If Not Now…

Happy New Year, everyone! Although we are only just stepping into 2017, I hope that it has been good to you so far.  2017 has started out full speed ahead.  After 19 years, I have returned to college for a graduate degree.  Am I somewhat off my nut? A little.

Here’s the thing.  There will never be a good time to rock the boat that is your life.  I am, for example, a single parent.  Even when I was married I was experientially a single parent.  You can peruse the entirety of this blog, read what is obvious, read between the lines, and deduce that I was doing everything, for the most part, alone.  I can tell you exactly why I did that, and it was not entirely my ex-husband’s fault.  I had developed beliefs around my circumstances that kept me locked into a certain way of thinking–a limited way of thinking.

  • I was raised by a single mother.  I grew up watching my mother “do it all”.  That is the norm for me.  My mother never asked for help.  If she couldn’t do it, then she figured it out.  She once fell out of the attic and broke her leg while trying to fix something even though she knew absolutely nothing about fixing whatever was broken.  I am a bit like that.  That’s tenacity and stubbornness (or willful stupidity).  It has served me well in life, but excessive self-reliance causes imbalance.  Plus, it alienates the people in your life who would love to help.  Also? Burn out.
  • Life does not become simpler as we age.  It gets more and more complicated.  When I was in my early 20s, my personal welfare and future reality were, for the most part, my biggest concern.  I was not personally responsible for the well-being of other humans.  Of course, I loved other people and wanted to be available to them, but, by and large, I was looking out for Number One.  I am a mother now, and every decision I make will affect my children.  I am no longer solely looking out for my own interests and investing in my own future alone.  I am considering the effects of my decisions on my daughters and investing in their futures as well as mine.  This can give me anxiety and cause me to feel paralyzed at times.  When is it ever a good time to make major life decisions? I like homeostasis.  Nature and the human body like homeostasis.  Introducing big change is risky.  Stability vs. Risk.  That’s a tough call for me now.
  • I have struggled with my health for years.  This is common when you have profound trauma in your past–autoimmune disorders and neurological issues like migraines being the chiefest of complaints.  I am the poster child for the aforementioned.  I have chronic migraines (CM) and cluster headaches, and I have done everything possible over the last thirteen years to relieve them. Pain management is part of my life.  I was very fearful to attempt to go back to school while living with a sometimes debilitating condition, and I felt very limited in my future choices when viewing my life through the lens of my daily pain and future health risks.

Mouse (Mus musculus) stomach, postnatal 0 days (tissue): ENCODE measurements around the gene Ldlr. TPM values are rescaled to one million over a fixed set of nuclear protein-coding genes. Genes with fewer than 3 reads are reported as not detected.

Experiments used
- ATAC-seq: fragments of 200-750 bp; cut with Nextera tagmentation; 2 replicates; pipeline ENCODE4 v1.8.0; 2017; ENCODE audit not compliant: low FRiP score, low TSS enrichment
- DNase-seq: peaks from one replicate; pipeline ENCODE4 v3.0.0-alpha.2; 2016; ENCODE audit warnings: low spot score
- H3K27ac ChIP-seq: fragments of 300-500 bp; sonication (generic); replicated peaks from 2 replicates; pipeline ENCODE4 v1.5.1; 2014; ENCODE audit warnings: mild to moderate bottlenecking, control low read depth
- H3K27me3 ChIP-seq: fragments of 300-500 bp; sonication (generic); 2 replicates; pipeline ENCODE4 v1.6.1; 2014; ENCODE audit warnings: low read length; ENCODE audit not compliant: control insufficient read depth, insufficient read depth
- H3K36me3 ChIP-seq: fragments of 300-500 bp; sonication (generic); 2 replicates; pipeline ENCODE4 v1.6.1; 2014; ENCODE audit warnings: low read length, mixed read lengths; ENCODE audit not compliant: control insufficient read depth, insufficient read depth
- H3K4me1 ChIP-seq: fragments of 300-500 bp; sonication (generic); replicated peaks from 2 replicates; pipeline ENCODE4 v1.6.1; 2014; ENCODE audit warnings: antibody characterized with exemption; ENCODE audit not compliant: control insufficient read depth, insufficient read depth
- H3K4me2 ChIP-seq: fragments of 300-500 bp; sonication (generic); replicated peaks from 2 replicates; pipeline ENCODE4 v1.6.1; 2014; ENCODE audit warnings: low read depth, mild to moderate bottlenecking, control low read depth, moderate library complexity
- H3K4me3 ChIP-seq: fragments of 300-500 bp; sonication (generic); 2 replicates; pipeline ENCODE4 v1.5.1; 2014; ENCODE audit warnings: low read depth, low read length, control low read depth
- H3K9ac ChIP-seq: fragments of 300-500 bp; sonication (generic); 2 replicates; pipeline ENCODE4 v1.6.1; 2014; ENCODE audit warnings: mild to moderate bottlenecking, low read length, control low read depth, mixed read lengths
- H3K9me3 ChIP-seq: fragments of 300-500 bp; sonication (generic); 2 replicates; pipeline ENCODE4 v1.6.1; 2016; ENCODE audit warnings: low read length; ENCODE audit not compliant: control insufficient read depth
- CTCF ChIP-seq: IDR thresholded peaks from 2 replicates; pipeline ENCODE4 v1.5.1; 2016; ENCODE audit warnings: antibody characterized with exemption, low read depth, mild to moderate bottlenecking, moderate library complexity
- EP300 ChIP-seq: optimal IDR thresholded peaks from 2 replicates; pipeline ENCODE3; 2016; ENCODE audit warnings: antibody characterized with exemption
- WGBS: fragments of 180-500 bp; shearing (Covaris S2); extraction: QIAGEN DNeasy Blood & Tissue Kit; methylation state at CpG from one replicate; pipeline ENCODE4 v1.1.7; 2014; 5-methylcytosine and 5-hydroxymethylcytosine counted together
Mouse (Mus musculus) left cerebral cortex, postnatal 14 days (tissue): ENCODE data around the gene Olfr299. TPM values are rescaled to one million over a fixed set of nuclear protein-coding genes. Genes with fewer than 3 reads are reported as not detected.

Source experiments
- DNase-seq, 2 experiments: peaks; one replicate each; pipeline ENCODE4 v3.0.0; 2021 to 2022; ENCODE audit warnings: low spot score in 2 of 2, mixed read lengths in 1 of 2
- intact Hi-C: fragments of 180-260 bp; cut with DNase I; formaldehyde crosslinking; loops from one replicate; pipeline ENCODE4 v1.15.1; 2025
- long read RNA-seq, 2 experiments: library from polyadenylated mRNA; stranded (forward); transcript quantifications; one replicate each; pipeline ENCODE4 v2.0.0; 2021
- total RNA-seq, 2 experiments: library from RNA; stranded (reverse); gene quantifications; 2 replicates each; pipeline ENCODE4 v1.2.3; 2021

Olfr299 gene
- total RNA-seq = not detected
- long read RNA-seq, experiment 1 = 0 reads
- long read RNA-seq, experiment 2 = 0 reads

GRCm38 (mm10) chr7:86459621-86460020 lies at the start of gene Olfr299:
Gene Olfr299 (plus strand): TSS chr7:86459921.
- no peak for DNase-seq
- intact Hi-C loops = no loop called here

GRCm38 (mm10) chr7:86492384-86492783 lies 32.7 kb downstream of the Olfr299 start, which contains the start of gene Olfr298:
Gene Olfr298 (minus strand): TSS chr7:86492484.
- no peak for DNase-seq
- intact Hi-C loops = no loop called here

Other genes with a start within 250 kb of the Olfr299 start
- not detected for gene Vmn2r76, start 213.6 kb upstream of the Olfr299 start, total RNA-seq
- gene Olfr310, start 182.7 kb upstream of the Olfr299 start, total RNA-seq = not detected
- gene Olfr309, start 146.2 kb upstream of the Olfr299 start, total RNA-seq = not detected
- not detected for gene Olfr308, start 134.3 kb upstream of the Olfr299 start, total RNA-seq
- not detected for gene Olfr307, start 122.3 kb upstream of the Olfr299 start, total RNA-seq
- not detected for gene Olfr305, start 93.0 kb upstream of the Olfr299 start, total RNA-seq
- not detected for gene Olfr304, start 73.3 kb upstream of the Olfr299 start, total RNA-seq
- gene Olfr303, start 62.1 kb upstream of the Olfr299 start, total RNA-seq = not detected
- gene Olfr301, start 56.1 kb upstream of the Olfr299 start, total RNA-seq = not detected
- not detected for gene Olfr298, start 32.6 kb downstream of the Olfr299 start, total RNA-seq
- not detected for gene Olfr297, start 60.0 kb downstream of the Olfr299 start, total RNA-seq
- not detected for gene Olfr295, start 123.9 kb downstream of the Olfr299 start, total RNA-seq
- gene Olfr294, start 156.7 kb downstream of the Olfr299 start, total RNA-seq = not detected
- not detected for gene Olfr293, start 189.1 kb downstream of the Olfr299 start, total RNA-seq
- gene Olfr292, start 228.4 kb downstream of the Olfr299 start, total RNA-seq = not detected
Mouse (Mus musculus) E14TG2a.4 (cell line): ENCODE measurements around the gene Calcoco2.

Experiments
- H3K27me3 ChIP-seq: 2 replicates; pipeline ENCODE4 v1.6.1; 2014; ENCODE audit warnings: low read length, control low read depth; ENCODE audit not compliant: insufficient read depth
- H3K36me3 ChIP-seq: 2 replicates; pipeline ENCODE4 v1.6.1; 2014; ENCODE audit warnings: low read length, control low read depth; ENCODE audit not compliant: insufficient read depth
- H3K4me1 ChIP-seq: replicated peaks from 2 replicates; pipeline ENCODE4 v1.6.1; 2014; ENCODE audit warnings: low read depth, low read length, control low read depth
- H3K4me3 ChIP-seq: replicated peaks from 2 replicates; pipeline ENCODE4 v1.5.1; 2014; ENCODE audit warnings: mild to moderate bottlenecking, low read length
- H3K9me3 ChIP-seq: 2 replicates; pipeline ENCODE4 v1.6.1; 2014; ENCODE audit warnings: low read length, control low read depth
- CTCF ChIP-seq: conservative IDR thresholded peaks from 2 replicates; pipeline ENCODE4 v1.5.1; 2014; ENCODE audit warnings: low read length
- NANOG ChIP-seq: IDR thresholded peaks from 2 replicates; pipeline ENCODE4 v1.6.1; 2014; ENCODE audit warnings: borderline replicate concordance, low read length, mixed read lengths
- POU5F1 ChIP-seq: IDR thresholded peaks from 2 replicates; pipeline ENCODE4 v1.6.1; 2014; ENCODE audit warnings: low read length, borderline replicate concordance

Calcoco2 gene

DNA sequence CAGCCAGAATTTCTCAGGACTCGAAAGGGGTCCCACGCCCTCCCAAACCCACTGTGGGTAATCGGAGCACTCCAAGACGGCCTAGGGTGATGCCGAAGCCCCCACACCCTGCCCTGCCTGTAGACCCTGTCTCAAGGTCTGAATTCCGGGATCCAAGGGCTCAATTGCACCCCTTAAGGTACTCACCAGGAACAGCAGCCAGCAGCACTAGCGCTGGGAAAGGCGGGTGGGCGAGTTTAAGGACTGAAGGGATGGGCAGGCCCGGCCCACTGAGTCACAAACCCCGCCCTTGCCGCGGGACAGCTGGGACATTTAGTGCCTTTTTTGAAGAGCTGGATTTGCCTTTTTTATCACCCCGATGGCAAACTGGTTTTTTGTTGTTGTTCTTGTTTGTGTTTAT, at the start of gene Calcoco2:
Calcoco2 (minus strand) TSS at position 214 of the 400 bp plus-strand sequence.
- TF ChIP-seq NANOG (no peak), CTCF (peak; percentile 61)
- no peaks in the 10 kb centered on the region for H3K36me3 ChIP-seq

• I have children with special needs.  This was my biggest limitation.  I was “on call” 24/7 for a few years.  To a degree, I still am.  I dropped off the planet socially.  I had to be prepared to cancel appointments or social engagements in order to be with one of my daughters.  During the worst time of the manifestations of their diagnoses, I did nothing for myself.  I rarely slept.  This was the most limiting factor of all.  At present, my daughters do not spend the night with their father.  They see him socially and come home.  Being the sole primary caregiver does limit one’s choices.  One starts to feel imprisoned in circumstances.
  • I felt eroded spiritually, mentally, emotionally, and physically, thusly, contributing to profound existential fatigue.  That defined 2016 for me.  It felt like I would never be “me” again.  Ending a 20-year marriage, enduring two surgeries resulting from domestic violence, therapeutically dealing with the traumatic fallout every single week, managing autoimmune symptoms and pain, and learning to live alone and raise four daughters in a truly single-parent household took an inordinate toll.  I could not imagine ever feeling like I was flourishing again.

So, what was the solution? How does one think about the future when the present feels so limited? I chose to reimagine my future and “do it” anyway meaning I chose to make the choice I really wanted as if I didn’t have the present limitations, assuming that my life would adapt and expand for the life I was attempting to build.  A bold move perhaps, but what are my options really?

I can either stay in the current smaller space and think small, accepting my perceived limitations, or I can change my view, imagine that my life would expand to fit the life I want, and take a step forward.  Then, I applied to graduate school.  I am now entering my third week.  I won’t lie.  It’s been bumpy.  There have been complications.  It’s winter.  I get cluster headaches in winter.  Nothing new there.  One of my daughters is experiencing an exacerbation in her condition.  Nothing terribly new there either.  Disappointing? Yes.

What does all this mean? What is my conclusion?

Life is happening around us all the time.  That will never change.  The very familiar life that I know is happening.  It will never be a good time for me to do what I really want.  I might as well start doing it now then.  I’ve had enough practice managing my life and complicated circumstances.  I would think that I can manage all the complications that might arise then while building something better.  That’s not a bad conclusion to reach.  The only question then: Do I trust myself? Do I believe I can do it?

Yeah, I do.  Look what I’ve done so far.

That is what I would offer up for 2017.  There will never be a good time to decide to do what you really want.  It’s akin to couples trying to decide when to have a baby.  There is never a good time to have a baby.  Babies change everything.  If you want to have a child, then you just have to go for it.  Embrace the messy, wonderful, exhausting process in the midst of the already messy, wonderful, traumatic, exhausting process of living.